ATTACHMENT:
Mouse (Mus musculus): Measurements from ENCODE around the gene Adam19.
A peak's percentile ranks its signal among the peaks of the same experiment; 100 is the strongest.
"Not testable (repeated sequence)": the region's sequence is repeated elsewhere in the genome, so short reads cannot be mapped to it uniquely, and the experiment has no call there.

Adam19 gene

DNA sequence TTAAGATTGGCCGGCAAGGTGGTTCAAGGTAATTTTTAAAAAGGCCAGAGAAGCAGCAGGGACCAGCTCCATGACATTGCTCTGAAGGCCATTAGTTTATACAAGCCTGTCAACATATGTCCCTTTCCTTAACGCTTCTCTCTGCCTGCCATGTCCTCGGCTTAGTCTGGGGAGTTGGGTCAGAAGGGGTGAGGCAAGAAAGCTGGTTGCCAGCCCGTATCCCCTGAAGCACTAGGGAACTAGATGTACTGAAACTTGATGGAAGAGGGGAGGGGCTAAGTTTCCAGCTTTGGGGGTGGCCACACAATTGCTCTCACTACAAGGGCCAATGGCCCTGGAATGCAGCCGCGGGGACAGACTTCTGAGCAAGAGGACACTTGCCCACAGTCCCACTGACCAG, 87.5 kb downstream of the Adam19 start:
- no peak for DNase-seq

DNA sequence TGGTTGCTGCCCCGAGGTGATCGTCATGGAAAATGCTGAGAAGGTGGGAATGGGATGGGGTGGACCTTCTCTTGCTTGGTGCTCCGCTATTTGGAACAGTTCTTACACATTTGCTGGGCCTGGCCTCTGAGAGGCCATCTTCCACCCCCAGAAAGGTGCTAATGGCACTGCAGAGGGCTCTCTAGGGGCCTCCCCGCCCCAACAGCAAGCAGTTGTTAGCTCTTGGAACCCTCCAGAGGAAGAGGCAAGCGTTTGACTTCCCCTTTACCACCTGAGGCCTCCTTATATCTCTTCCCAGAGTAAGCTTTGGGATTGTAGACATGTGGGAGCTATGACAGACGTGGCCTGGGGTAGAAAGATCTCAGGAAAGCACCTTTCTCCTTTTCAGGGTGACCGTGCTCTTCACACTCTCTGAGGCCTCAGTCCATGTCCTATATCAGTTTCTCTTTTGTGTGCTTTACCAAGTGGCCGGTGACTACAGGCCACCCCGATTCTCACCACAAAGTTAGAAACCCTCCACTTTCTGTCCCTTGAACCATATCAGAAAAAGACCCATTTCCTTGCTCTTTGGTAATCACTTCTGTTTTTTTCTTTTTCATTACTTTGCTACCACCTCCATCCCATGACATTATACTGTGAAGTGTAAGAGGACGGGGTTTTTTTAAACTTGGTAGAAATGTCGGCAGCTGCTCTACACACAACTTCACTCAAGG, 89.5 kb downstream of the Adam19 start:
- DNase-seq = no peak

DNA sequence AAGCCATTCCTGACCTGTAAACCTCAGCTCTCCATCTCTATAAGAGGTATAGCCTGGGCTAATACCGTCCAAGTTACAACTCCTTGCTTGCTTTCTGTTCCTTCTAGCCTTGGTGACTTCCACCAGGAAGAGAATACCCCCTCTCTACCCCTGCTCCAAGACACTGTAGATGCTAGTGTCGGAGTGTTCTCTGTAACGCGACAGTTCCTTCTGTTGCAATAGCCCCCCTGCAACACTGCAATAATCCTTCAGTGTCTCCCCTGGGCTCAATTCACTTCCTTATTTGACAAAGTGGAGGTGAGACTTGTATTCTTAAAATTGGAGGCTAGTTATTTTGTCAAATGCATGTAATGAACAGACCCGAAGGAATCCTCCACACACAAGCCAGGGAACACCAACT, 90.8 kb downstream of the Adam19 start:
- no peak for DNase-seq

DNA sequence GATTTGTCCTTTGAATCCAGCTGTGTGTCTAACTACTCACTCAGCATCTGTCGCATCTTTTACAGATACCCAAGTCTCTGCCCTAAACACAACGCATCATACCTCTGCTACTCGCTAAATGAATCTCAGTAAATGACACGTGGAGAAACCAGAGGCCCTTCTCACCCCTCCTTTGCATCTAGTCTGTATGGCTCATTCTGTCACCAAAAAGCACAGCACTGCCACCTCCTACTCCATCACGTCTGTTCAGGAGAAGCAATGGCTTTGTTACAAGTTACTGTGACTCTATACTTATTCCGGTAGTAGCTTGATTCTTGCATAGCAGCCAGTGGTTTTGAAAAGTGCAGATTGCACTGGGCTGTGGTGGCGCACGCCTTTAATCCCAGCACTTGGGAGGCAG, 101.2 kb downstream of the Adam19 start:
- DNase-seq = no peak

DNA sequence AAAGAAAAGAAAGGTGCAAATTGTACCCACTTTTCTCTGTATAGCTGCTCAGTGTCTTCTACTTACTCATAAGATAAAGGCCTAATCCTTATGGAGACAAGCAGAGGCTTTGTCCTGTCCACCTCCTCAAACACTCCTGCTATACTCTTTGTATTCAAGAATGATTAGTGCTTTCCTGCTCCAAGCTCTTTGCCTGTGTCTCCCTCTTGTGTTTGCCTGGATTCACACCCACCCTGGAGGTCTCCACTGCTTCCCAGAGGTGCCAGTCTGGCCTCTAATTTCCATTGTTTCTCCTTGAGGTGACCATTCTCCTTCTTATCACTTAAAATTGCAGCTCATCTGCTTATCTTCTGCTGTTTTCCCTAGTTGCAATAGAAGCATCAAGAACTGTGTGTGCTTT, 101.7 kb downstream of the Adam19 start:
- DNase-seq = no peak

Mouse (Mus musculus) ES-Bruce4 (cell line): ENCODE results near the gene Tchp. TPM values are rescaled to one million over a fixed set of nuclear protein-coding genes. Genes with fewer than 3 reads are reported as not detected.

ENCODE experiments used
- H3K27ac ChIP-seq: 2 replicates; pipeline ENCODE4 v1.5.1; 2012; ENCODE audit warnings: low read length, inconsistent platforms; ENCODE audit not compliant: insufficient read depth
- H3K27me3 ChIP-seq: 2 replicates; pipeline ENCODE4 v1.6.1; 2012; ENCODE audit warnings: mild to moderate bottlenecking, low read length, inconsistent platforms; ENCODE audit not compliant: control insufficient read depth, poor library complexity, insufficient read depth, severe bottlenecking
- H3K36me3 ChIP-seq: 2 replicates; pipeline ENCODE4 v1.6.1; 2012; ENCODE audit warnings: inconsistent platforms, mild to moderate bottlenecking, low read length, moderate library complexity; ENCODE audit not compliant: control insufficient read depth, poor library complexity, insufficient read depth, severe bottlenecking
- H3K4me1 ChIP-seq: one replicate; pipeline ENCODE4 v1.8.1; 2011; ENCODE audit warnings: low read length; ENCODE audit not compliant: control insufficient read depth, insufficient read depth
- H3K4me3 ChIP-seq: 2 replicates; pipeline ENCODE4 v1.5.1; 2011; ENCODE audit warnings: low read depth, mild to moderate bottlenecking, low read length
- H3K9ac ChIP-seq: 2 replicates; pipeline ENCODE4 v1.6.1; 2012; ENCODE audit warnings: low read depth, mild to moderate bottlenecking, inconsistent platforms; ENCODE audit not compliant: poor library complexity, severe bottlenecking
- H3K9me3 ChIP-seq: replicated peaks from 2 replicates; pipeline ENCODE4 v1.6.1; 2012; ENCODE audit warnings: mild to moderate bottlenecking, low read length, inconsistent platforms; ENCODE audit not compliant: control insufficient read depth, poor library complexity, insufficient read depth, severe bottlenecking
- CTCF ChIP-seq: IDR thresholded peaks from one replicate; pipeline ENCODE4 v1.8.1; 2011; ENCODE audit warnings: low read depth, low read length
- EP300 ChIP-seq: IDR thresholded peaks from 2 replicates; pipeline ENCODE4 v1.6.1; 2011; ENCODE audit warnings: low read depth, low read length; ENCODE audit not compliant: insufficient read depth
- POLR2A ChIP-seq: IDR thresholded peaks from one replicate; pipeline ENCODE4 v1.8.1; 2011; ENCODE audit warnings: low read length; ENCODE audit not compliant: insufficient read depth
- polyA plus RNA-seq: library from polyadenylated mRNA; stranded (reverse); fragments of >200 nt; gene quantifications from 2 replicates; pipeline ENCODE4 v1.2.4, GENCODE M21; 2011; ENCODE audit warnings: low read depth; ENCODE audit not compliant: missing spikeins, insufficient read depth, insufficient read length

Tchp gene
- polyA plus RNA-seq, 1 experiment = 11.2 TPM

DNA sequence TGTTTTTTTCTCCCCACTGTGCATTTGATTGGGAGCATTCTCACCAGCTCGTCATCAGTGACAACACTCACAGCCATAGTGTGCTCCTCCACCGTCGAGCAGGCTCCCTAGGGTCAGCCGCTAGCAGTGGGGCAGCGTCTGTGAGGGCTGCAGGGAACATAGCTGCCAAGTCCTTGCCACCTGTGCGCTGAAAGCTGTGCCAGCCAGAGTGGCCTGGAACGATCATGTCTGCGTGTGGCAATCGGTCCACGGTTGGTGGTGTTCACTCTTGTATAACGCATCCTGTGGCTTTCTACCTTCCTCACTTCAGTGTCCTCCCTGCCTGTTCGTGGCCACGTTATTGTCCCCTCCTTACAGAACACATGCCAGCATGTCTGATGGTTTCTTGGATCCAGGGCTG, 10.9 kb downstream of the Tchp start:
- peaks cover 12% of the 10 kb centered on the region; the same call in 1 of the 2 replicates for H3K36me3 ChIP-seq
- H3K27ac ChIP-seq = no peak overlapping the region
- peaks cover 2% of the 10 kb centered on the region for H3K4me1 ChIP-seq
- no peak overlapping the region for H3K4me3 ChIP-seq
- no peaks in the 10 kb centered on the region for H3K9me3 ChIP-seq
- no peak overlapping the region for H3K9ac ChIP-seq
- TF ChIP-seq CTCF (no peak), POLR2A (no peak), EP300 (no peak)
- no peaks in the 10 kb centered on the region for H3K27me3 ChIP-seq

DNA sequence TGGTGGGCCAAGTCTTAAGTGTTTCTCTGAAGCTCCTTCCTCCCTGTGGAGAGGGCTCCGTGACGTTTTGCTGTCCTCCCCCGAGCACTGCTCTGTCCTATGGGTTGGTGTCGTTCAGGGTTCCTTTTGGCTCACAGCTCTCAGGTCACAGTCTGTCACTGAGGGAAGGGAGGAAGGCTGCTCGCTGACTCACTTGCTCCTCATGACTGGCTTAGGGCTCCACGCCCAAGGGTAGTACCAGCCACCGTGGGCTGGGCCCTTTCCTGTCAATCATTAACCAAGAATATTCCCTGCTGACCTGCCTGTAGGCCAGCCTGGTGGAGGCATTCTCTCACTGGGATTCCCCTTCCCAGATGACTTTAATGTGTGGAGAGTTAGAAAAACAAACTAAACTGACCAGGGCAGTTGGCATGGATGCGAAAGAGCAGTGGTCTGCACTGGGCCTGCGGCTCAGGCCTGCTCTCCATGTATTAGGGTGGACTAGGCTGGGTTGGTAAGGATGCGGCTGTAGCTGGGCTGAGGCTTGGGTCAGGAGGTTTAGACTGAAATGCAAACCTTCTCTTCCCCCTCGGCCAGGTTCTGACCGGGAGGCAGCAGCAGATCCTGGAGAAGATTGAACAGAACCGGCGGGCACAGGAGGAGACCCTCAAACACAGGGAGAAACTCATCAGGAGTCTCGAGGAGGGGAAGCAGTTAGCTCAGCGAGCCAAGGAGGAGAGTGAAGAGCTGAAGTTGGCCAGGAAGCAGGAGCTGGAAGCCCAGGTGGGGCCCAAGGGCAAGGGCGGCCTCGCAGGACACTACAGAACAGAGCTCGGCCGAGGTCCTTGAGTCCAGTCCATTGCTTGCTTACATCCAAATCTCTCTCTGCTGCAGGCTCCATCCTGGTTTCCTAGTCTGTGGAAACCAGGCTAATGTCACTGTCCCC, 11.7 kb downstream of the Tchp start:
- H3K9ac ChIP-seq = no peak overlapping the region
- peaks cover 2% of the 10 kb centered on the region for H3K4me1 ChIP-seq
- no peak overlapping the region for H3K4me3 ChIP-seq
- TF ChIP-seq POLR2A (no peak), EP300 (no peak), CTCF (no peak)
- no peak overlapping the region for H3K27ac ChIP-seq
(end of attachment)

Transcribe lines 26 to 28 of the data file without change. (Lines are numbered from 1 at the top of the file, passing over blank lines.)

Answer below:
- POLR2A ChIP-seq: IDR thresholded peaks from one replicate; pipeline ENCODE4 v1.8.1; 2011; ENCODE audit warnings: low read length; ENCODE audit not compliant: insufficient read depth
- polyA plus RNA-seq: library from polyadenylated mRNA; stranded (reverse); fragments of >200 nt; gene quantifications from 2 replicates; pipeline ENCODE4 v1.2.4, GENCODE M21; 2011; ENCODE audit warnings: low read depth; ENCODE audit not compliant: missing spikeins, insufficient read depth, insufficient read length

Tchp gene